We have just released a new virtual tour about the evolution of portrait painting. It is available in the Amuze – Museum Audio Tours app (iOS and Android) The genre of portrait painting has a long history with known examples from over 3000 years ago. Like most genres, the Renaissance meant a big step forward in the realism of these portraits. It is not surprising that our tour starts with a wedding portrait by one of the most famous artists of the Early Renaissance: Jan van Eyck. He painted an incredibly detailed portrait of Giovanni Arnolfini and his wife which is on display in the National Gallery.
The example of Van Eyck inspired other Renaissance artist to develop individual portraits. By the end of the 15th century, Albrecht Dürer became the first to make individual self-portraits. Before, some artist had included their own portrait in the background of a larger portrait, but Dürer had enough confidence to paint himself. His work was shortly followed by the Mona Lisa portrait by Leonardo da Vinci.
And whereas these portraits were idealized to some extent, Hans Holbein the Younger started to paint some portraits in England that did not idealize all aspects of the sitter. His Portrait of Henry VIII of England in the Thyssen-Bornemisza Museum is a great example of that.
But the real surge in the popularity and development of portrait painting occurred during the Baroque. In the Northern European countries, the church was no longer the most important commissioner of art and artists had to become innovative and find a new audience. This innovation was most fruitful in the Dutch Republic. Frans Hals and Rembrandt substantially increased the realism of individual portraits. Another important development was the appearance of the dynamic group portrait, of which The Night Watch is the most famous example.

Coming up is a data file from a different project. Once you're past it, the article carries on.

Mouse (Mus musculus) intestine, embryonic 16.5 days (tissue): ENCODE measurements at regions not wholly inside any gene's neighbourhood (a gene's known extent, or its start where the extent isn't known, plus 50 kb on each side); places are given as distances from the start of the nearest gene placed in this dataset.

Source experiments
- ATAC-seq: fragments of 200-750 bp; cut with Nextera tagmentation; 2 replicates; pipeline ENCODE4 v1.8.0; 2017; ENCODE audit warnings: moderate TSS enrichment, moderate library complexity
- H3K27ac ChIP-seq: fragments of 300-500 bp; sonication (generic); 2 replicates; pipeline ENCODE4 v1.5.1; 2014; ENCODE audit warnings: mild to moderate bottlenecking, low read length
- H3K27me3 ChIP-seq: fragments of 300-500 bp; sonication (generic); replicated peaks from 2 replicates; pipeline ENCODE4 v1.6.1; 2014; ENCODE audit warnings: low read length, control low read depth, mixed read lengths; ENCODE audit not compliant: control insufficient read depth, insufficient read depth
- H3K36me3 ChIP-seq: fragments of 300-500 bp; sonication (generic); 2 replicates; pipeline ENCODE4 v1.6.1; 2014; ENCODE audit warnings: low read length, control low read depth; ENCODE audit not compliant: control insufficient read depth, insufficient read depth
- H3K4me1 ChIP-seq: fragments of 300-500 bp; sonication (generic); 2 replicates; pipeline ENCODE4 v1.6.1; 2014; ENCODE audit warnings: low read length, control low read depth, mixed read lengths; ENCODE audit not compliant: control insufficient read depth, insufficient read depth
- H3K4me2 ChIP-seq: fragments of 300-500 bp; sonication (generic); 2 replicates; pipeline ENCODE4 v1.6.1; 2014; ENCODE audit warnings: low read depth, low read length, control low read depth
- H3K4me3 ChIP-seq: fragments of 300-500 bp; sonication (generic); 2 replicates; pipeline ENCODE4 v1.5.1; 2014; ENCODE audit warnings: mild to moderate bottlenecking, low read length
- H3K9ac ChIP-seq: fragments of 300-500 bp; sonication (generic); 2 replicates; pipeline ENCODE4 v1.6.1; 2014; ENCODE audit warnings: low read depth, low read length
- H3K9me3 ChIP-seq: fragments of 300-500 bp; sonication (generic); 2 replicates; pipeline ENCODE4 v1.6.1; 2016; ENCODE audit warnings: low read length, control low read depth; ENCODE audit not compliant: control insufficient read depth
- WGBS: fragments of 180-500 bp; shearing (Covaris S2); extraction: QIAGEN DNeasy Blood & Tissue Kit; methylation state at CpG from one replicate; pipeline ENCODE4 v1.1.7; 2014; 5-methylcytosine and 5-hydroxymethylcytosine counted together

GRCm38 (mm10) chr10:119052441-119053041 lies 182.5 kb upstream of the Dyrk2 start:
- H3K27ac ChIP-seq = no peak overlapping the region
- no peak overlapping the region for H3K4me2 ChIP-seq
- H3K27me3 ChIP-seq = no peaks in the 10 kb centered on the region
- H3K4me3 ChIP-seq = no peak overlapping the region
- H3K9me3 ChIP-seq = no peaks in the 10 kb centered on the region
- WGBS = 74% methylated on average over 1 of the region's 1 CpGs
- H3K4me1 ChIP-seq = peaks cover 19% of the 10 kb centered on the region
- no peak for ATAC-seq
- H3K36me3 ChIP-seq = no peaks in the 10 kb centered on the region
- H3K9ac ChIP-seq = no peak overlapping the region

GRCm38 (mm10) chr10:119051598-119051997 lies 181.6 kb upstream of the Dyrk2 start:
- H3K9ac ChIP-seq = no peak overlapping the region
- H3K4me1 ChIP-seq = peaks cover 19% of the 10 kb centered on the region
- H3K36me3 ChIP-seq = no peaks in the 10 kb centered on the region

Developments in portrait painting were relatively slow during the end of the 17th century and the first half of the 18th century. But by the end of the 18th century, beautiful portraits were made again by artists like Reynolds (in England), Ingres (France), Goya (Spain), and Stuart (United States).
The tour ends with some portraits painted during the end of the 19th century by John Singer Sargent and Vincent van Gogh. These portraits look incredibly modern compared to the portraits by earlier artist and, in the tour, we will explain what the motivations of these different artists were and what makes these portraits so special.
We hope that while most museums in the world are still closed, you can enjoy this virtual tour in the Amuze app. We also offer virtual tours about the following themes (check out the content of each tour):